Tag Archives: mortgage

Mortgage Fraud Warning

May 4, 2012


Courtesy of RECO’s “For the RECOrd” magazine


RECO investigators are all too familiar with mortgage fraud and the turmoil it causes for the victims who are left fighting to get their homes back. Unfortunately, in most cases, RECO only becomes aware of the mortgage fraud after the fact when a homeowner realizes they have been victimized. But on one recent afternoon, a tip from a brokerage helped RECO stop a fraudster in his tracks and save a senior from heartache.

“It had many signs of a mortgage fraud including someone misrepresenting themselves as a registrant in order to create the illusion of a legitimate transaction,” says RECO’s Deputy Registrar, Bruce Matthews. “But in this instance, we realized that we had an opportunity to act quickly and prevent a fraud from happening.”

It all started when a legal assistant at the Toronto law firm representing the supposed seller noticed irregularities in the real estate transaction. She inquired with Sutton Group All Po Realty, the brokerage that supposedly represented the seller. But Gail Fulton and Doug Lytle, staff members of the brokerage, were shocked to find that they had no record of such a deal. The pair quickly recognized the seriousness of the matter and immediately contacted RECO.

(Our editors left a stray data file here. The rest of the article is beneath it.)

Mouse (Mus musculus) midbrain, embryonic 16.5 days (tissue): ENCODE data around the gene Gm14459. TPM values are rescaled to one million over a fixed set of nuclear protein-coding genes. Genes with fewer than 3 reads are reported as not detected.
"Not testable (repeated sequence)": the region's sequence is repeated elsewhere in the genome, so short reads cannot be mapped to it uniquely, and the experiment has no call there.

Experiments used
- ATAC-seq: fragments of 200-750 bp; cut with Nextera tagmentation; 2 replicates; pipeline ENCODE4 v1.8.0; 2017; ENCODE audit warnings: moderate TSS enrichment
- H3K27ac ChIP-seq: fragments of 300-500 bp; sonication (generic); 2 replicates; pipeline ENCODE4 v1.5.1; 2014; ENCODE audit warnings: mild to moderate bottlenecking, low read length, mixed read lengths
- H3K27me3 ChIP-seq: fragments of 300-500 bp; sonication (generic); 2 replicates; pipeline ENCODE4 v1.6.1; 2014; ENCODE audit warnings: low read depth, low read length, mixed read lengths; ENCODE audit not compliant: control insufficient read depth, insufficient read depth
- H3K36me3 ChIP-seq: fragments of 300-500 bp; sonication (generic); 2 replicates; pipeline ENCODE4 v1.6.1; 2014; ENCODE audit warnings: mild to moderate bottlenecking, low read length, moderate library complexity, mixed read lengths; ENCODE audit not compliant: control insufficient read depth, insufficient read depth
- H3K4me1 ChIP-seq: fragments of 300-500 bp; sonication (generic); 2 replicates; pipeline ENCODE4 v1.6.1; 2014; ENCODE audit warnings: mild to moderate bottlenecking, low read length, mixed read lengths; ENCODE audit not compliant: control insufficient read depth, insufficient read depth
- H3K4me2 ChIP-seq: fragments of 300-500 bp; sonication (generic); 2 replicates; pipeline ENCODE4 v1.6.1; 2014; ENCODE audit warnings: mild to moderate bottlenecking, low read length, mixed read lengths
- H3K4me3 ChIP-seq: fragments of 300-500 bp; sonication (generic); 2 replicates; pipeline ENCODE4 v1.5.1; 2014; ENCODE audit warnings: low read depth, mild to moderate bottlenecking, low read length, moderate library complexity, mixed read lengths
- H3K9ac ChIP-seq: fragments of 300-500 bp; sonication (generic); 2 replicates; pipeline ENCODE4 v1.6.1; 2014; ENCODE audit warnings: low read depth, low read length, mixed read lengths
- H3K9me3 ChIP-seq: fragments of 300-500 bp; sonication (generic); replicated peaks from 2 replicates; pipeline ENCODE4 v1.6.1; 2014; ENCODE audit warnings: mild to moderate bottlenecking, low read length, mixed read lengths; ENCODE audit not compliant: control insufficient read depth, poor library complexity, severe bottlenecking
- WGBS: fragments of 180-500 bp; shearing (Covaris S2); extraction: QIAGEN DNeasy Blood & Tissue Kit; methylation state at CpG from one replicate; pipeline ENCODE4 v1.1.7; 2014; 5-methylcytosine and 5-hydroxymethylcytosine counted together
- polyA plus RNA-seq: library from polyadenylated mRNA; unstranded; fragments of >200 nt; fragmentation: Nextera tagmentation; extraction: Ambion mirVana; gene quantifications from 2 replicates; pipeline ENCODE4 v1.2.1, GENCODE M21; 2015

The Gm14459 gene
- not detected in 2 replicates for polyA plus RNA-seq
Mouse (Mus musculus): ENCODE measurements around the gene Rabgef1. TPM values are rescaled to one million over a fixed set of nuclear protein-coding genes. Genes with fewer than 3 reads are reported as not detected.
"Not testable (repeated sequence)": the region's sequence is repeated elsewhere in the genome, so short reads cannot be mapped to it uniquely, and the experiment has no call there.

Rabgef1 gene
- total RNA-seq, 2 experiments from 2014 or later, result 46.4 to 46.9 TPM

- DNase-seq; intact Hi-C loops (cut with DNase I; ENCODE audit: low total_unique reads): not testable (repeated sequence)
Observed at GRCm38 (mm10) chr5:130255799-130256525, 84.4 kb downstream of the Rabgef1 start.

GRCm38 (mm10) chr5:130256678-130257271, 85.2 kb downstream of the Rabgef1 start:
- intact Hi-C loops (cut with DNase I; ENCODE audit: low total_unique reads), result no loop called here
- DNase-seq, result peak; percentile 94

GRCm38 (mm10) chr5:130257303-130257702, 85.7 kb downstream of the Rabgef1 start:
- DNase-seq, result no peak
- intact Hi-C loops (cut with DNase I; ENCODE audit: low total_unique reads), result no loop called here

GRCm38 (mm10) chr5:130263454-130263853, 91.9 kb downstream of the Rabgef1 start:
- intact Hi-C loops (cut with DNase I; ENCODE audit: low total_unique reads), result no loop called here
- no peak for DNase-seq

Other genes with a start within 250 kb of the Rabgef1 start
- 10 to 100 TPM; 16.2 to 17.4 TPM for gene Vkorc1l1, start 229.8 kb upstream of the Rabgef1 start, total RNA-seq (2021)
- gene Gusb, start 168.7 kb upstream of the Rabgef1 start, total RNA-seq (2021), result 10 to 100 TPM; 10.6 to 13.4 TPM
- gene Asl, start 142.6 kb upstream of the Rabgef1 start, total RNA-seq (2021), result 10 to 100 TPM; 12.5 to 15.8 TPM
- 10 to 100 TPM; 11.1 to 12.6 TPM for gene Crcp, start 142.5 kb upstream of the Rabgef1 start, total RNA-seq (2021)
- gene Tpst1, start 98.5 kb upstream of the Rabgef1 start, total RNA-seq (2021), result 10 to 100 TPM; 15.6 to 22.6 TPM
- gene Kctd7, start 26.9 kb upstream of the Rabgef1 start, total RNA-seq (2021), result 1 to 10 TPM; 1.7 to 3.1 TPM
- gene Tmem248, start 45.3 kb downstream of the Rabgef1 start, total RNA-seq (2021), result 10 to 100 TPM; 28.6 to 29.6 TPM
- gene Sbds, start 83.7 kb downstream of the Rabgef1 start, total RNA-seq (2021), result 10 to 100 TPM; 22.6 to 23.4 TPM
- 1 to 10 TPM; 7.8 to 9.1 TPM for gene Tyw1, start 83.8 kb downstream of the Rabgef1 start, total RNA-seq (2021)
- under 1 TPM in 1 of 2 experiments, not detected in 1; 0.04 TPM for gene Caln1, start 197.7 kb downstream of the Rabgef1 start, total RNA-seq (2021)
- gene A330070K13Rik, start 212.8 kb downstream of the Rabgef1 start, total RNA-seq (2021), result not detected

Within a few hours, the urgency of the investigation became clear as RECO’s Manager of Inspections & Investigations, Brian Prendergast, determined that the transaction was fraudulent and put a face to the fraud’s victim: an elderly minister who had no idea that a fraudster was trying to sell his house without his knowledge.

“Naturally he was shocked and alarmed,” says Prendergast. “We realized that this kind man could have his life turned upside down if he was forced to go through the exhaustive process of rectifying the title to the home he had lived in for over 30 years. Knowing what was at stake left us even more determined to do everything we could.”

Fortunately, it was not too late. Prendergast worked with representatives from Service Ontario’s Policy and Regulatory Services Branch to determine that the Land Transfer Office had indeed received and processed an application to transfer the title of the house and to register a $600,000 mortgage against the property. But, crucially, they had not yet certified the transfer. Once RECO informed them of the fraud they halted the transfer process immediately.